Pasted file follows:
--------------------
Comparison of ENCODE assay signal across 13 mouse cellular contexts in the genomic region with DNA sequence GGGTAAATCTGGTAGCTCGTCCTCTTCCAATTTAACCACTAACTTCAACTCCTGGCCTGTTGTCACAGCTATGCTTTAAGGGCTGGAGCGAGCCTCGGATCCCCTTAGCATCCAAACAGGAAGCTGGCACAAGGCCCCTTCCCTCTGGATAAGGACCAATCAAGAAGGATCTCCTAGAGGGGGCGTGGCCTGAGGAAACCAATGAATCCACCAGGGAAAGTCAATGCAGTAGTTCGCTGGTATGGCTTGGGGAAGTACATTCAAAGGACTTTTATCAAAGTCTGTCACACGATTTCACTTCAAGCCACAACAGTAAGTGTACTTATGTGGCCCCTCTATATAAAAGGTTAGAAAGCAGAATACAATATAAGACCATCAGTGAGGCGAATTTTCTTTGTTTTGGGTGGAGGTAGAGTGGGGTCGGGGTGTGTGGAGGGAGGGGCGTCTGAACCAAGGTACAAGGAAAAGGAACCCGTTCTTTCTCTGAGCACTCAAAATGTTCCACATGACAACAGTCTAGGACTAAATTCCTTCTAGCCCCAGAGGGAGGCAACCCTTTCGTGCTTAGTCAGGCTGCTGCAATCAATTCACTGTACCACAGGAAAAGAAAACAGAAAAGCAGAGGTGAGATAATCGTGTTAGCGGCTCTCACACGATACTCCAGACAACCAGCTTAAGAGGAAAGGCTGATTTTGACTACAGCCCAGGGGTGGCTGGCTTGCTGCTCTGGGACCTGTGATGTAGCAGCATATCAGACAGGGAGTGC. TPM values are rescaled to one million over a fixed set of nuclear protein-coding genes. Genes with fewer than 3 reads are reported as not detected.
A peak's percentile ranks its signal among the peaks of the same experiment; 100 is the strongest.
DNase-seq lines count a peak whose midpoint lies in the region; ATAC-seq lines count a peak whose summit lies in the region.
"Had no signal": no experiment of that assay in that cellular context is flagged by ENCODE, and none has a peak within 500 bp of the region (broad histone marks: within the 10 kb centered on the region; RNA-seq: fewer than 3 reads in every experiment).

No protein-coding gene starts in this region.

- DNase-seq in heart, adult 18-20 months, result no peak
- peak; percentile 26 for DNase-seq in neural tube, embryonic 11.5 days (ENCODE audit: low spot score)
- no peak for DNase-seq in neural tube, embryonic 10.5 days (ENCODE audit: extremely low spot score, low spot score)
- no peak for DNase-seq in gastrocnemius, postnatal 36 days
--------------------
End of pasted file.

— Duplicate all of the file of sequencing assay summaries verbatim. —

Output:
Comparison of ENCODE assay signal across 13 mouse cellular contexts in the genomic region with DNA sequence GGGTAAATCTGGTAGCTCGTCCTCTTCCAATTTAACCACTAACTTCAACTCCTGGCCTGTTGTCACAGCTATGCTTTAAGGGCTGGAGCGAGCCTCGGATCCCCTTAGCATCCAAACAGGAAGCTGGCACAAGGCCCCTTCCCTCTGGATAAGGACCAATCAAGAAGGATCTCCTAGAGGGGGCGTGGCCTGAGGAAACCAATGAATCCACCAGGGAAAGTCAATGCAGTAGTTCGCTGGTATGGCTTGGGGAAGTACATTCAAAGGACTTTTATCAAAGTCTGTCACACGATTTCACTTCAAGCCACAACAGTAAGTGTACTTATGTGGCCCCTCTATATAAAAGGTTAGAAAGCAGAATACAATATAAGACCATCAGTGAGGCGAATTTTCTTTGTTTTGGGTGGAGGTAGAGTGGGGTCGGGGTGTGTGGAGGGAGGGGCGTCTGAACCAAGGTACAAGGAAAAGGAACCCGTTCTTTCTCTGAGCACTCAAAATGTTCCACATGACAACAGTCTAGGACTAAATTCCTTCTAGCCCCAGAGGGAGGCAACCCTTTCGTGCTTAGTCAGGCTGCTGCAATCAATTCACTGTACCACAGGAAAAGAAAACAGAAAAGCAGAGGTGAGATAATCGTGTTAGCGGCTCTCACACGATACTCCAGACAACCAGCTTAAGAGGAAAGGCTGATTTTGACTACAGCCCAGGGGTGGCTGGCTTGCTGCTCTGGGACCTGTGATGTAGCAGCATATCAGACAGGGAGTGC. TPM values are rescaled to one million over a fixed set of nuclear protein-coding genes. Genes with fewer than 3 reads are reported as not detected.
A peak's percentile ranks its signal among the peaks of the same experiment; 100 is the strongest.
DNase-seq lines count a peak whose midpoint lies in the region; ATAC-seq lines count a peak whose summit lies in the region.
"Had no signal": no experiment of that assay in that cellular context is flagged by ENCODE, and none has a peak within 500 bp of the region (broad histone marks: within the 10 kb centered on the region; RNA-seq: fewer than 3 reads in every experiment).

No protein-coding gene starts in this region.

- DNase-seq in heart, adult 18-20 months, result no peak
- peak; percentile 26 for DNase-seq in neural tube, embryonic 11.5 days (ENCODE audit: low spot score)
- no peak for DNase-seq in neural tube, embryonic 10.5 days (ENCODE audit: extremely low spot score, low spot score)
- no peak for DNase-seq in gastrocnemius, postnatal 36 days